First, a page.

The Small Business Administration must release detailed information about the businesses that received loans from the Paycheck Protection Program and Economic Injury Disaster Loan program, including the names of those recipients and the precise amount of each loan, a federal judge in Washington said Thursday.
The agency has disbursed $717 billion in economic relief under the two programs since the beginning of the Covid-19 pandemic, Judge James E. Boasberg said in his opinion for the U.S. District Court for the District of Columbia. That is an enormous amount of taxpayer money, exceeding the government’s Medicaid expenditures in 2018 as well as the entirety of the Defense Department’s budget request for 2021, the court said.
Prior partial disclosures to national news networks like the Washington Post, the New York Times, and Bloomberg LP “contained glaring gaps,” the court said. The SBA cited the Freedom of Information Act’s privacy and confidentiality exemptions to withhold both dollar figures and borrower names for PPP loans, as well as the precise amount of any loan in excess of $150,000, according to the opinion.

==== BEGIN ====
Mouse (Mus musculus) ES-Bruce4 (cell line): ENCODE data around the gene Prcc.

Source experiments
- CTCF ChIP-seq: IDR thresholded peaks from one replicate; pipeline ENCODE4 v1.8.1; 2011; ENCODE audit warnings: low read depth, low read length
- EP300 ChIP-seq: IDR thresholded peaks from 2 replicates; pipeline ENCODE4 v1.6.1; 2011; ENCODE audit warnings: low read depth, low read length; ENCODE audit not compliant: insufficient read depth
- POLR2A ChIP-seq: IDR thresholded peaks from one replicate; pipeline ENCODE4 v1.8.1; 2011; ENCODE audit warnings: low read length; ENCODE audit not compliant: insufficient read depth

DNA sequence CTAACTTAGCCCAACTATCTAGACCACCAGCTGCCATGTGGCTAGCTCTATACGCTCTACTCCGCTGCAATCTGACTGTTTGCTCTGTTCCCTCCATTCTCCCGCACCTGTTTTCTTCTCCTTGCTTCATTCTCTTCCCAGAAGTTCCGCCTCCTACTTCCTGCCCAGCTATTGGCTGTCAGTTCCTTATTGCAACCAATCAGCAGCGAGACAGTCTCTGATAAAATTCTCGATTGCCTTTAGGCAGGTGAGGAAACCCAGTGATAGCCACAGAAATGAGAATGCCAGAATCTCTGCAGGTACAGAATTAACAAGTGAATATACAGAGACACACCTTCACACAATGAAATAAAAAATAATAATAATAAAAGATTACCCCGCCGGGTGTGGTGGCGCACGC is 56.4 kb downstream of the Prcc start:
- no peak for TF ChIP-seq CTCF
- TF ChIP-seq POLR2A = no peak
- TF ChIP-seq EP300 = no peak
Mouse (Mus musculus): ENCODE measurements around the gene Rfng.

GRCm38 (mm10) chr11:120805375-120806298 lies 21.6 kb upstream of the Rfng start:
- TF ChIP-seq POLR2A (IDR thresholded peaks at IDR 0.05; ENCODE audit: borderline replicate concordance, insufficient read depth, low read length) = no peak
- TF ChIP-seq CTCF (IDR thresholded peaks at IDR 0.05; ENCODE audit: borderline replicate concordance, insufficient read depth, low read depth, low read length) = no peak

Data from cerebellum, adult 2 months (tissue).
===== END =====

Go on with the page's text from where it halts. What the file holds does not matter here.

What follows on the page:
But the PPP loan application expressly informed potential borrowers that their names and the amounts of their loans could be released upon a FOIA request, the court said. The SBA also told potential EIDL borrowers that similar information is generally required to be released under FOIA if requested by third parties, it said.
FOIA’s privacy and confidentiality exemptions therefore don’t protect the requested information, and disclosure would be in the public’s interest, the court said.
“In light of SBA’s awesome statutory responsibility to administer the federal government’s effort at keeping the nation’s small businesses afloat amidst an economic and health crisis of unprecedented proportions, the public interest in learning how well the agency fulfilled its charge is particularly pronounced,” the court said.
The SBA must supplement its previous disclosures by releasing the names, addresses, and precise loan amounts for all individuals and entities that obtained coronavirus-related PPP and EIDL loans by Nov. 19, the court said.
Ballard Spahr LLP represented the plaintiffs, which included Bloomberg LP. The Justice Department represented the SBA.
The case is WP Co., LLC v. US Small Business Admin., D.D.C., No. 20-cv-01240, 11/5/20.
To read more articles log in.